The nonlinear spectrum is then calculated from the full-field information using the Zakharov-Shabat spectral approach highlighted in Eq. (2). Its solution renders the NFT decomposition of the pulse, giving the desired nonlinear spectrum. Figure 1c shows the flow diagram for the pulse processing, wherein field components from the time domain are subject to the direct NFT, transferring the problem to the NF spectral domain. Figure 1d displays the exemplary discrete NF spectra for the single laser pulse shown in Fig. 1b. The imaginary parts of the resulting eigenvalues are directly proportional to the intensity of the soliton and the real parts of eigenvalues, to the group velocity of each individual solitary mode.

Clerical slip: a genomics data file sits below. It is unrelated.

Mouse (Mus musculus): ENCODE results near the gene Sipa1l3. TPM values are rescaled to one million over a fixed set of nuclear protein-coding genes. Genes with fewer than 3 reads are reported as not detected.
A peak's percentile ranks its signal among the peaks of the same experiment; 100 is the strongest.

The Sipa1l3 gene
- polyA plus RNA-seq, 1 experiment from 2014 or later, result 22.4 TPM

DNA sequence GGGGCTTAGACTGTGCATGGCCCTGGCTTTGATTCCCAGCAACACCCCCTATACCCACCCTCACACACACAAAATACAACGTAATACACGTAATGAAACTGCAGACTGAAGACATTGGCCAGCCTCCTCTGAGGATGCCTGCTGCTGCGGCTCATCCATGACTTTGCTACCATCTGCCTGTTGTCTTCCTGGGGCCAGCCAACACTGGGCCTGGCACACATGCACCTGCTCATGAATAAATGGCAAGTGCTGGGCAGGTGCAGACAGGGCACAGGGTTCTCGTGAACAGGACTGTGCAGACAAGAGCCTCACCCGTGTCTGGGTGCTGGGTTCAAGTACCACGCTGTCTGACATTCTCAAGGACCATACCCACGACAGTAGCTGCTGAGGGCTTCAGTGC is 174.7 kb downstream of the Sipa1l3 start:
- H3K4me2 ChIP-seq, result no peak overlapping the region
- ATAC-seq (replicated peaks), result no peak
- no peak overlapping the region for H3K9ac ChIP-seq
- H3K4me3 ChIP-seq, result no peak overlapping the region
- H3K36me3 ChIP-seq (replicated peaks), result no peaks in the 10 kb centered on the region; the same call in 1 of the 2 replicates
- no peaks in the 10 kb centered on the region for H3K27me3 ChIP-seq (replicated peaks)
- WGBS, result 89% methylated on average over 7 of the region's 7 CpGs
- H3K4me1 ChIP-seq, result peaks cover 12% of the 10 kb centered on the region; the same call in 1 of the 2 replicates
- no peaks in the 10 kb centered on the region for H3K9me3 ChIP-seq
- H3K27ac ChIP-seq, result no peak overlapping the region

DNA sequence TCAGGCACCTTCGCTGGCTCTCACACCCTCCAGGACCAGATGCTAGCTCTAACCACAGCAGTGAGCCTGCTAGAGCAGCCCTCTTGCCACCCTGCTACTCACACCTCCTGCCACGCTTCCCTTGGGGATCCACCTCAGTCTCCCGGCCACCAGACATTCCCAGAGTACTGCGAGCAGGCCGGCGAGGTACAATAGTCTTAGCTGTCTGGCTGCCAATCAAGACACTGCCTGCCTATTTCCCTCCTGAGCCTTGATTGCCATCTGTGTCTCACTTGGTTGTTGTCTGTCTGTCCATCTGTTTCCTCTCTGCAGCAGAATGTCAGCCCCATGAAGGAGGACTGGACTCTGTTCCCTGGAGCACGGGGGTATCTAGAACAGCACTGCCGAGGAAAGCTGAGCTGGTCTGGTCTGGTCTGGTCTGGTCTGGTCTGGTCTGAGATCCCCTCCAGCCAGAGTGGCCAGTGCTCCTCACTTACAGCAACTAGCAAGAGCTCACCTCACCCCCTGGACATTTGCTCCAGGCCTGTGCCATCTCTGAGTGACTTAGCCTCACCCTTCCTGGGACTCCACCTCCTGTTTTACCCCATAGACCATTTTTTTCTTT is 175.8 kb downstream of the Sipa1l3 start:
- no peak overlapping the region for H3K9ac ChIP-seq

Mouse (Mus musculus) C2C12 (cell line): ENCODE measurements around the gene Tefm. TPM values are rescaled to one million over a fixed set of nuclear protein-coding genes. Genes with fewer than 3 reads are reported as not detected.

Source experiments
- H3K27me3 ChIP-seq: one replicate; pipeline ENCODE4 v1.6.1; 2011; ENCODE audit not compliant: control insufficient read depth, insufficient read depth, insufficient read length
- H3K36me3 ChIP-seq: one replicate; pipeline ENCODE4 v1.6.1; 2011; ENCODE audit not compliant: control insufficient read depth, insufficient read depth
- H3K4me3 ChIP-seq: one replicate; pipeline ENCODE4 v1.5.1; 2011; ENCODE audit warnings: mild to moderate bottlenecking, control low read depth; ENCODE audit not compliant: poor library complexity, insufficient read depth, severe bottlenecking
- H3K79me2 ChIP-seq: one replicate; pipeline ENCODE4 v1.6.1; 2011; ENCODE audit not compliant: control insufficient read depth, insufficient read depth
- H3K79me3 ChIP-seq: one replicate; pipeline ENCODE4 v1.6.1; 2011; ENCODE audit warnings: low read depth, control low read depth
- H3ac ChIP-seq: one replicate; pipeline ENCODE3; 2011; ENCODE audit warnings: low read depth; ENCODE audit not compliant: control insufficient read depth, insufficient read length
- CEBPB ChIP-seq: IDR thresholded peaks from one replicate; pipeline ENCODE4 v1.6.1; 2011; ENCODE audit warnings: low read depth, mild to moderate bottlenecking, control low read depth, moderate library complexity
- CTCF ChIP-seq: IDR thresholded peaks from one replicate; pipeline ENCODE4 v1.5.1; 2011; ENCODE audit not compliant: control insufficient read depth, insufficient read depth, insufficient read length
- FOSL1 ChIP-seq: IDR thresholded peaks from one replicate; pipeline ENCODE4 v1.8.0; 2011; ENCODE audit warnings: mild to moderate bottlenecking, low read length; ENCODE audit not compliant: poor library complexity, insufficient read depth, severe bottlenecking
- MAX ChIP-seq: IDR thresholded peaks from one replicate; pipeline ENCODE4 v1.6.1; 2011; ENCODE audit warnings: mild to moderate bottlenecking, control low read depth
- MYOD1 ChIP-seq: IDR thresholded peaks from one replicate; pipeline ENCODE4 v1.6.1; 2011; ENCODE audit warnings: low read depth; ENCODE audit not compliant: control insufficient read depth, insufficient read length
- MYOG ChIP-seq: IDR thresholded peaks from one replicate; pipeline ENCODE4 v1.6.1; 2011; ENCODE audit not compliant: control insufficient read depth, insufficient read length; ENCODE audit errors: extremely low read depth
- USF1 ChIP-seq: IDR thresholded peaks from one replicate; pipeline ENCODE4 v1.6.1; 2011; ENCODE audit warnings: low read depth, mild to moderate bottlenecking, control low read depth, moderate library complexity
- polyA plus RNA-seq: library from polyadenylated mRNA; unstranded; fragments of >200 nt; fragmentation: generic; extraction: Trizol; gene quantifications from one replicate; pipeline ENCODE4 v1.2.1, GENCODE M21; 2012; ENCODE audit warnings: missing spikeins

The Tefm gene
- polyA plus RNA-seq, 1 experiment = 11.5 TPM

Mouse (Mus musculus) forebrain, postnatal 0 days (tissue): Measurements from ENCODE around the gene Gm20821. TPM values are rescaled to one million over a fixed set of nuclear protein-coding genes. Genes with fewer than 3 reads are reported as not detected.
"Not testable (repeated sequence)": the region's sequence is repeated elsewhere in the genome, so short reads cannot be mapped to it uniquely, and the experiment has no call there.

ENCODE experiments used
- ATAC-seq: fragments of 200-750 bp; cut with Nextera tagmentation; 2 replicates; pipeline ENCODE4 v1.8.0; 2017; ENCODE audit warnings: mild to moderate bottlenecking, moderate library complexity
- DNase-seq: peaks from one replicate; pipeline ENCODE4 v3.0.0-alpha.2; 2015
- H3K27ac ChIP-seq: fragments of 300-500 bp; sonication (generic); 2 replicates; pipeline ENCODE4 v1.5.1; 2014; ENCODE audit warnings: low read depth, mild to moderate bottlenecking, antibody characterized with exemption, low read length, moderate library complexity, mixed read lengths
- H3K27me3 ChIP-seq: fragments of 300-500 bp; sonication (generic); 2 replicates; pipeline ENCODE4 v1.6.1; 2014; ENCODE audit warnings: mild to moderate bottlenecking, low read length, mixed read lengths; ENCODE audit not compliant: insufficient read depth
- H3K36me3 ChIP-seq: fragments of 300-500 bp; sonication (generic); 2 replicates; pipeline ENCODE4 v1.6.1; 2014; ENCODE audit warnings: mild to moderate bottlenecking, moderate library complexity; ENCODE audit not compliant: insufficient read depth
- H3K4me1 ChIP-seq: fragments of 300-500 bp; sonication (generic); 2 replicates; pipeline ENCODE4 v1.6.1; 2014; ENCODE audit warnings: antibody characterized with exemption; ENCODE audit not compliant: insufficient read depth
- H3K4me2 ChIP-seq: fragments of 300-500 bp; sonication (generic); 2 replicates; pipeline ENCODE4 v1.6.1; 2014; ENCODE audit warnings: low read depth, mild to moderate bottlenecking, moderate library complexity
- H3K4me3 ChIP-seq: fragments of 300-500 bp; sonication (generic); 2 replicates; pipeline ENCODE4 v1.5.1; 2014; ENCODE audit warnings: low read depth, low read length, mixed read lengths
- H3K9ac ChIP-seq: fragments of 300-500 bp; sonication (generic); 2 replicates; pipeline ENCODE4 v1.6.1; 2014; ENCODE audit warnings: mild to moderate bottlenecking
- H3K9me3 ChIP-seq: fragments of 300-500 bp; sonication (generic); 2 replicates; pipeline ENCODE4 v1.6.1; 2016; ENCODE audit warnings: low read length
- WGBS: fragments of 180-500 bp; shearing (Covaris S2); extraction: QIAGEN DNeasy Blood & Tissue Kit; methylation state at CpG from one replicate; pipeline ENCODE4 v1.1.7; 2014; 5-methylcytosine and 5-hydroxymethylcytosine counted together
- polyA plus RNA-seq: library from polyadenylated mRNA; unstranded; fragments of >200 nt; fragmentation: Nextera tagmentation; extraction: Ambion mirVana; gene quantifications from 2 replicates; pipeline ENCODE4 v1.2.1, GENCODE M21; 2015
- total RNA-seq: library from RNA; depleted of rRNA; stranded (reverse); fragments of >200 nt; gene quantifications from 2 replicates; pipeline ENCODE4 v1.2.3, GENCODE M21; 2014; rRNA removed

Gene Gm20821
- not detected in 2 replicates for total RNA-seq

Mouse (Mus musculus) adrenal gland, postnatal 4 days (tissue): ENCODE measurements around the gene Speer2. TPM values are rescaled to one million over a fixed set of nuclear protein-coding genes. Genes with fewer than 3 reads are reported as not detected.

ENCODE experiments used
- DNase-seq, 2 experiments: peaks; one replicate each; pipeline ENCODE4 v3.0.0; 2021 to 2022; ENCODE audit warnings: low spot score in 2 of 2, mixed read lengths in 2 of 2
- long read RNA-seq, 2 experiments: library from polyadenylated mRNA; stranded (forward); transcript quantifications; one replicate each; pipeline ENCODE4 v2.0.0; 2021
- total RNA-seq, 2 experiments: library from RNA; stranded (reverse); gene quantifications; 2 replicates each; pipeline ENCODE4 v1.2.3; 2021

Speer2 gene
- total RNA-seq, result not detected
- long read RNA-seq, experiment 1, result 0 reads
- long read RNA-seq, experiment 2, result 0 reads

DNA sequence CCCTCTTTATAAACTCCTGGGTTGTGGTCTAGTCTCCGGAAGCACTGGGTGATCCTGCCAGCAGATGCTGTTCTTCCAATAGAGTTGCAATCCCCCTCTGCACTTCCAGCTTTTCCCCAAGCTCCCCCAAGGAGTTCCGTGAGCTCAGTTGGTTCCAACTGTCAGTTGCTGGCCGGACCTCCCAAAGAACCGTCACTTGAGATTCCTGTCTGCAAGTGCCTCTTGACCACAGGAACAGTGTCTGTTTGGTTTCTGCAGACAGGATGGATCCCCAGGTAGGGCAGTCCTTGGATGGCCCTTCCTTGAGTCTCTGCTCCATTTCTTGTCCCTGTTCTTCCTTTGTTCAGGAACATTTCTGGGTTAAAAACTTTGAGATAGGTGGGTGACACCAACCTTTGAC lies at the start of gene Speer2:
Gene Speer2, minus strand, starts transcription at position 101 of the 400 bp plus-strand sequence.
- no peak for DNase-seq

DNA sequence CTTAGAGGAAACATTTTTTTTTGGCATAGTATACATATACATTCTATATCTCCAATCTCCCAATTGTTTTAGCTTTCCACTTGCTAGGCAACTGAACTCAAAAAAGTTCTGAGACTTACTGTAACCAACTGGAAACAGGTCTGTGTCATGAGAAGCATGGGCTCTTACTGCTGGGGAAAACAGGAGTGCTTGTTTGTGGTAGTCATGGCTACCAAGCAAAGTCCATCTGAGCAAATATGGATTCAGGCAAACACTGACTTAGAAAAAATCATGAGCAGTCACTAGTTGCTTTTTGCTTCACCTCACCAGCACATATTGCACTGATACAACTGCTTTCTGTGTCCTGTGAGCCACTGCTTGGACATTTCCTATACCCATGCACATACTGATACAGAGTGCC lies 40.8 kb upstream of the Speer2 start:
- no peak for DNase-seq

Normalisation considerations

An important step for arriving at the NFT spectrum is the normalisation of the input field, scaling the time and propagation distance. The relation between the NFT spectrum and the time-domain signal is highly nonlinear and significantly changes with the variation of the normalisation parameters. Thus, it is essential to ensure an understanding of how the NFT results where arrived at, and how they may be replicated. It is important for the application of the NFT analysis that the form of normalisation chosen is clearly defined at the start. As such then, a priori detailed knowledge of the system under investigation is not required, and in this notion, the NFT analysis takes the form of a pure signal processing approach.